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The Spokesman-Review Newspaper
Spokane, Washington  Est. May 19, 1883

Unvaccinated firefighters have Spokane-area fire chiefs concerned

Paramedics administer a shot to a pickup driver at the Spokane Fire Training Center Field House in this first from earlier this year. Local firefighters and first responders were among the first people to be offered vaccines against COVID-19. Now fire chiefs are worried that first responders who refused vaccines may lose their jobs.  (DAN PELLE/THE SPOKESMAN-REVIEW)
By Garrett Cabeza The Spokesman-Review

COVID-19 vaccination rates among Spokane-area fire agencies range from 50% to 90%, leaving some fire chiefs more worried than others as it relates to Washington Gov. Jay Inslee’s vaccine mandate.

Inslee issued an emergency proclamation last month requiring vaccination for state employees, as well as health care, K-12 and higher-education workers, by Oct. 18. If they choose not to be vaccinated, those employees can provide a valid religious or medical exemption to the vaccine. Those who refuse to get vaccinated or submit an exemption face firing.

Washington’s state employee union is asking a court to delay implementation of the mandate, saying it should not proceed until its full impacts have been negotiated .

Stevens County Fire District 1 Chief Mike Bucy said about 50 percent of his department is vaccinated but he said that number should rise as more of his firefighters plan to get inoculated. He said some plan to submit medical or religious exemptions but he does not know how many.

“It’s a huge concern obviously,” Bucy said. “Anytime you lose anybody it’s a concern, but to lose them due to lack of vaccination or their opposition to it would be disheartening.”

He said there should have been more discussion before Inslee issued the vaccine mandate.

“I don’t appreciate the abruptness of it, but it is what it is,” Bucy said.

City of Spokane spokesman Brian Coddington said the city’s fire department vaccination rate is roughly 60% but that it has not been able to collect vaccination data to date. Mike Lopez, integrated health services manager for the Spokane Fire Department, estimated the department’s vaccination rate at 55 percent.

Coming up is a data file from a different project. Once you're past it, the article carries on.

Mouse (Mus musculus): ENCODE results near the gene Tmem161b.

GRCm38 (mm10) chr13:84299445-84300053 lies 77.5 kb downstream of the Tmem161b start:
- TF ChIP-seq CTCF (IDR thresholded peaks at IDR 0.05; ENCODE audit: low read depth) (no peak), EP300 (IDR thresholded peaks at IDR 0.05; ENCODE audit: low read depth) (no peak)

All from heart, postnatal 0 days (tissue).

Coddington said it will collect data as it relates to emergency medical technicians and paramedic license holders to comply with the state mandate.

Firefighters are included under the mandate if they are licensed by the state as an EMT or paramedic, or whenever they perform medical functions in their duty, according to the mandate.

Coddington said there is still time for firefighters to get vaccinated and they have until Friday to submit an exemption request. After Friday, he said he will have a better understanding of if the department’s response times to calls could be negatively impacted from a potential loss of personnel because of the state mandate.

Spokane Valley Fire Department Community Affairs Manager Julie Happy said about 70% of the department is vaccinated and that number is expected to grow as fire personnel are continuing to get vaccinated. Of the 10 to 15 firefighters that previously said they would rather quit than get the vaccine, Happy said some are seeking exemptions.

She said the SVFD has some of the best firefighters in the area and “(Chief Bryan Collins) wouldn’t want to lose anyone” for failing to getting vaccinated.

Even if some firefighters did lose their jobs because of the mandate, Happy said response times would not be affected.

“We’ll continue to provide the same quality of service that we always provide,” she said.

Spokane Fire District 3 Chief Cody Rohrbach also said about 70 percent of his department is vaccinated but he said the potential loss of unvaccinated firefighters would “absolutely” impact service. He said it would have fewer personnel to respond to calls, particularly medical calls, noting those calls require vaccinated first responders.

Of the 30 percent who are unvaccinated, Rohrbach said some plan to get vaccinated, others are considering and some will not.

“It’s all over the board,” he said.

Rohrbach said he is working with other fire agencies in Spokane County to get clarification from the state relating to accommodations for firefighters who claim a medical or religious exemption.

“If an accommodation is made, can that individual still practice patient care?” he said.

Spokane County Fire District 10 Deputy Chief Orlando Sandoval said around 90 percent of his department is vaccinated. While he is not concerned about response times if some firefighters do not meet the mandate, he does fear that it could drive aspiring firefighters away from the profession.

“If it’s made to be a requirement and people don’t want to get the vaccination, then they obviously won’t want to become a firefighter,” Sandoval said.